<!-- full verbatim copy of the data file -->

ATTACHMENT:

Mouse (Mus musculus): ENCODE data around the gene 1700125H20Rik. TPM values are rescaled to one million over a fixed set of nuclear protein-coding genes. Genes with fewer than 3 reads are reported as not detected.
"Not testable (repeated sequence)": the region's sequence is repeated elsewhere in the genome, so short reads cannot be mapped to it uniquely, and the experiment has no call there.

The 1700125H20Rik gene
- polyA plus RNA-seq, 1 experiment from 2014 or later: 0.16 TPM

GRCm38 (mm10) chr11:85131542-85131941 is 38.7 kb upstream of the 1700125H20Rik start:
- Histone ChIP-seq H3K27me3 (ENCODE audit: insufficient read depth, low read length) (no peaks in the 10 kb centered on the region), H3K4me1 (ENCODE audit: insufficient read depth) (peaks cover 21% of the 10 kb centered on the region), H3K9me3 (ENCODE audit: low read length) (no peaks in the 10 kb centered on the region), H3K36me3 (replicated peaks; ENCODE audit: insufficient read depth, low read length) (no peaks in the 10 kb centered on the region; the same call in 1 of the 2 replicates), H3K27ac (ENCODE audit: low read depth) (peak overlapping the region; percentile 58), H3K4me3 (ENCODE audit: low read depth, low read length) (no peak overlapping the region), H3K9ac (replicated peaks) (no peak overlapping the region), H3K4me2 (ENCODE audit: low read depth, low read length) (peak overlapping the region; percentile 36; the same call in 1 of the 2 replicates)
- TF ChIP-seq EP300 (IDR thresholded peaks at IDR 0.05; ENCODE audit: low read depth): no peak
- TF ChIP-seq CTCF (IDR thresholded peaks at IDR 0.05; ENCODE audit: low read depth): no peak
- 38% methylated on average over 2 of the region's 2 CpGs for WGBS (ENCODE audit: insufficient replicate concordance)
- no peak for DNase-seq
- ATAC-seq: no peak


Mouse (Mus musculus): ENCODE data around the gene 1700125H20Rik. TPM values are rescaled to one million over a fixed set of nuclear protein-coding genes. Genes with fewer than 3 reads are reported as not detected.
"Not testable (repeated sequence)": the region's sequence is repeated elsewhere in the genome, so short reads cannot be mapped to it uniquely, and the experiment has no call there.

The 1700125H20Rik gene
- polyA plus RNA-seq, 1 experiment from 2014 or later: 0.16 TPM

GRCm38 (mm10) chr11:85131542-85131941 is 38.7 kb upstream of the 1700125H20Rik start:
- Histone ChIP-seq H3K27me3 (ENCODE audit: insufficient read depth, low read length) (no peaks in the 10 kb centered on the region), H3K4me1 (ENCODE audit: insufficient read depth) (peaks cover 21% of the 10 kb centered on the region), H3K9me3 (ENCODE audit: low read length) (no peaks in the 10 kb centered on the region), H3K36me3 (replicated peaks; ENCODE audit: insufficient read depth, low read length) (no peaks in the 10 kb centered on the region; the same call in 1 of the 2 replicates), H3K27ac (ENCODE audit: low read depth) (peak overlapping the region; percentile 58), H3K4me3 (ENCODE audit: low read depth, low read length) (no peak overlapping the region), H3K9ac (replicated peaks) (no peak overlapping the region), H3K4me2 (ENCODE audit: low read depth, low read length) (peak overlapping the region; percentile 36; the same call in 1 of the 2 replicates)
- TF ChIP-seq EP300 (IDR thresholded peaks at IDR 0.05; ENCODE audit: low read depth): no peak
- TF ChIP-seq CTCF (IDR thresholded peaks at IDR 0.05; ENCODE audit: low read depth): no peak
- 38% methylated on average over 2 of the region's 2 CpGs for WGBS (ENCODE audit: insufficient replicate concordance)
- no peak for DNase-seq
- ATAC-seq: no peak